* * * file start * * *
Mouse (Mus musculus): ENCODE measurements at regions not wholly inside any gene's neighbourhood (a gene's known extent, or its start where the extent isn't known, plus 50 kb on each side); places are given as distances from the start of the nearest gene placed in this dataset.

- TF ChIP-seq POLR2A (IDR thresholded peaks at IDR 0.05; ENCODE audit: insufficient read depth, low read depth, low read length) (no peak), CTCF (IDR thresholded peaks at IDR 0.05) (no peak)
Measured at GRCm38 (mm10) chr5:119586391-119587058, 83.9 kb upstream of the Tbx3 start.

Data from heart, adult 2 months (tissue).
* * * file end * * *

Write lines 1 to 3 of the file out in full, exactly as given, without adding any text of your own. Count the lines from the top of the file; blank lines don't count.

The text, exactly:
Mouse (Mus musculus): ENCODE measurements at regions not wholly inside any gene's neighbourhood (a gene's known extent, or its start where the extent isn't known, plus 50 kb on each side); places are given as distances from the start of the nearest gene placed in this dataset.

- TF ChIP-seq POLR2A (IDR thresholded peaks at IDR 0.05; ENCODE audit: insufficient read depth, low read depth, low read length) (no peak), CTCF (IDR thresholded peaks at IDR 0.05) (no peak)
Measured at GRCm38 (mm10) chr5:119586391-119587058, 83.9 kb upstream of the Tbx3 start.